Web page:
419

How can I sort this list in descending order?

timestamps = [
    "2010-04-20 10:07:30",
    "2010-04-20 10:07:38",
    "2010-04-20 10:07:52",
    "2010-04-20 10:08:22",
    "2010-04-20 10:08:22",
    "2010-04-20 10:09:46",
    "2010-04-20 10:10:37",
    "2010-04-20 10:10:58",
    "2010-04-20 10:11:50",
    "2010-04-20 10:12:13",
    "2010-04-20 10:12:13",
    "2010-04-20 10:25:38"
]
0

6 Answers 6

505

This will give you a sorted version of the array.

sorted(timestamps, reverse=True)

If you want to sort in-place:

timestamps.sort(reverse=True)

Check the docs at Sorting HOW TO

4
  • 2
    reverse was added in 2.4. But note that sort() is stable, so the two bits of code given won't necessarily give the same result. Nov 15, 2010 at 10:49
  • 5
    @Rajeev - don't forget you can sort dates only if they are written in this way (YYYY-MM-DD HH:MM:SS), where alphabetically is the same like chronologically. 'DD.MM.YYYY' would be a good example, where you would need more than just sort(reverse=True).
    – eumiro
    Nov 15, 2010 at 11:28
  • print("List before sort"); print(myList); myList.sort(reverse = True); print("sortedList : " + str(myList));
    – Erum
    Apr 11, 2017 at 9:26
  • @Erum that's an answer, not a comment, and as an answer, it's redundant. Apr 11, 2017 at 9:30
423

In one line, using a lambda:

timestamps.sort(key=lambda x: time.strptime(x, '%Y-%m-%d %H:%M:%S')[0:6], reverse=True)

Passing a function to list.sort:

def foo(x):
    return time.strptime(x, '%Y-%m-%d %H:%M:%S')[0:6]

timestamps.sort(key=foo, reverse=True)
8
  • 16
    The conversion to a time tuple is unnecessary. Nov 15, 2010 at 10:48
  • 4
    @Marcelo: Only by coincidence. Nov 15, 2010 at 10:50
  • 21
    @IgnacioVazquez-Abrams no, not by coincidence. ISO 8601 is expressly designed so that alphabetical order coincides with chronological order.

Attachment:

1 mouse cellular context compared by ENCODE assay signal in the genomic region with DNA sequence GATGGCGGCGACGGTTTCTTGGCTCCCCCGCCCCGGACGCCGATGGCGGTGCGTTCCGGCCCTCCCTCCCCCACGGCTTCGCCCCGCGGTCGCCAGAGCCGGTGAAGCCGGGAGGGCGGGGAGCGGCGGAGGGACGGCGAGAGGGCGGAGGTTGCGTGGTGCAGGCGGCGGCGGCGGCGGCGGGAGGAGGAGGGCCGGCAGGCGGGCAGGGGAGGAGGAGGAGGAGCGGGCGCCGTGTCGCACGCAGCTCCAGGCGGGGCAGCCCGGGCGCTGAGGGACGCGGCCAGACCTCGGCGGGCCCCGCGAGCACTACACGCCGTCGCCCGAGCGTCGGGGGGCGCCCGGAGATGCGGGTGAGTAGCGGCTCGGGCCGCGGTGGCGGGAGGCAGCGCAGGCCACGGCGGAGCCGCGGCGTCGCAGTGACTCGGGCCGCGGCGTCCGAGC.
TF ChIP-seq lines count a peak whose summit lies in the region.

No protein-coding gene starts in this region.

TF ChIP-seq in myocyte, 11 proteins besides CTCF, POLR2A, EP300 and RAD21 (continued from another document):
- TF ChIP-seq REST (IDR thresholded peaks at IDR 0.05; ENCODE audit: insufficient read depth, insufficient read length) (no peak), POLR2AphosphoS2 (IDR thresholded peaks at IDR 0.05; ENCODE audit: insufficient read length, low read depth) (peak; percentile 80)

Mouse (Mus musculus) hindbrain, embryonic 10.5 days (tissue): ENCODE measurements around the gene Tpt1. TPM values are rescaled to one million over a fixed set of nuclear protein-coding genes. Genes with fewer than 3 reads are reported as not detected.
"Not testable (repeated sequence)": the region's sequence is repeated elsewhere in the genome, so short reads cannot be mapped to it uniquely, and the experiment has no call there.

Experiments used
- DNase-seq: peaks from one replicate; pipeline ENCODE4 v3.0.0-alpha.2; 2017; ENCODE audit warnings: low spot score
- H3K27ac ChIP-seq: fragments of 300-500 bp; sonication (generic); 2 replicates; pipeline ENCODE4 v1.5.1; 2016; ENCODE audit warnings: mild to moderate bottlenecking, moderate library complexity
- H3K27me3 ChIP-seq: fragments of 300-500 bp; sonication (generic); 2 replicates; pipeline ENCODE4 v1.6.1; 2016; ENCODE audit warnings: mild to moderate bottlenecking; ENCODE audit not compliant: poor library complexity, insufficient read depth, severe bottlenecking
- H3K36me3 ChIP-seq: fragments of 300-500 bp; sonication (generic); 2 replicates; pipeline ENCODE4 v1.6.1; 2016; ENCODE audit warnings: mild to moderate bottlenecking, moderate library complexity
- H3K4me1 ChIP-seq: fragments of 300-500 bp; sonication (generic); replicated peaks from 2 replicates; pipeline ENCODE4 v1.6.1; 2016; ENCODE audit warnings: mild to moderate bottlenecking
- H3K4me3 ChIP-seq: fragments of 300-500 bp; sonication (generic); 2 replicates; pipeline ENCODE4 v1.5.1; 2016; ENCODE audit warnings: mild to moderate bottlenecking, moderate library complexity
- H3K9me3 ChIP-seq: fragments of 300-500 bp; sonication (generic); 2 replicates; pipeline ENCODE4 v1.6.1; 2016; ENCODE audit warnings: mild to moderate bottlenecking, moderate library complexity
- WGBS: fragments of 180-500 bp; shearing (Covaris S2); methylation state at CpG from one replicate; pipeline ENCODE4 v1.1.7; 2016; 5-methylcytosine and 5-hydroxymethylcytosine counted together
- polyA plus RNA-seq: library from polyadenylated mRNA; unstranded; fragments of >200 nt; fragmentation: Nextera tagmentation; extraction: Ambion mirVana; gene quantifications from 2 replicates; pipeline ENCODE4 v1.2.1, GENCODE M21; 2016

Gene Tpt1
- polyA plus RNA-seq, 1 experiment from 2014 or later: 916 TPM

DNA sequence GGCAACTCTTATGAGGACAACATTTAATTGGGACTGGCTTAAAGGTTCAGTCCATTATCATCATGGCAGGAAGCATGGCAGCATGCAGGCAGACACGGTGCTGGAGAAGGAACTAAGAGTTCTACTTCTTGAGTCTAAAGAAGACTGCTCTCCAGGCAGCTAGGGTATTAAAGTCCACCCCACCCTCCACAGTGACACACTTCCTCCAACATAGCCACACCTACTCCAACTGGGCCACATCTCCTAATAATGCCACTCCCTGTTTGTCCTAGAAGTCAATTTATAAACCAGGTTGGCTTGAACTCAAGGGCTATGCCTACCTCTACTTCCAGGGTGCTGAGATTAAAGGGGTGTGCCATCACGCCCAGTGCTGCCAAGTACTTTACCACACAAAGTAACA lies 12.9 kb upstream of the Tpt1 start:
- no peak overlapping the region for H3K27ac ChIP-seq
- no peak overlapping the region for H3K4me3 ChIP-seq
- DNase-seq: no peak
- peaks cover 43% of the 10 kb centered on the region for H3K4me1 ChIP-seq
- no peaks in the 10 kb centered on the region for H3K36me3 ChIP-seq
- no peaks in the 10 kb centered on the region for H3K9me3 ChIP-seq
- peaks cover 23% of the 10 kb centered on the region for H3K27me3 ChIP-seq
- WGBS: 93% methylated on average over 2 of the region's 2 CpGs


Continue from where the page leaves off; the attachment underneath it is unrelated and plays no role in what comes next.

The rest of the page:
– jwg
    Oct 8, 2015 at 8:32
  • 1
    @jwg Agree with the sentiment (it's clearly by design, not coincidence), but the given format doesn't conform to ISO 8601. Dec 20, 2015 at 8:10
  • 2
    @jwg there's a space between the date and time components. Dec 29, 2015 at 2:16
64

You can simply do this:

timestamps.sort(reverse=True)
12

you simple type:

timestamps.sort()
timestamps=timestamps[::-1]
1
  • 2
    This is a strange answer because you do the sorting in-place but then the reversing out-of-place. If there is another variable aliasing the original list, its value afterwards will not have the elements in their original order, nor in descending order; the alias will point at a list sorted in ascending order. That could be rather surprising, and a source of subtle bugs.
    – kaya3
    Nov 10, 2019 at 16:44
10

Since your list is already in ascending order, we can simply reverse the list.

>>> timestamps.reverse()
>>> timestamps
['2010-04-20 10:25:38', 
'2010-04-20 10:12:13', 
'2010-04-20 10:12:13', 
'2010-04-20 10:11:50', 
'2010-04-20 10:10:58', 
'2010-04-20 10:10:37', 
'2010-04-20 10:09:46', 
'2010-04-20 10:08:22',
'2010-04-20 10:08:22', 
'2010-04-20 10:07:52', 
'2010-04-20 10:07:38', 
'2010-04-20 10:07:30']
3

Here is another way


timestamps.sort()
timestamps.reverse()
print(timestamps)
1
  • Never knew about reverse(), super useful Aug 10, 2021 at 1:24

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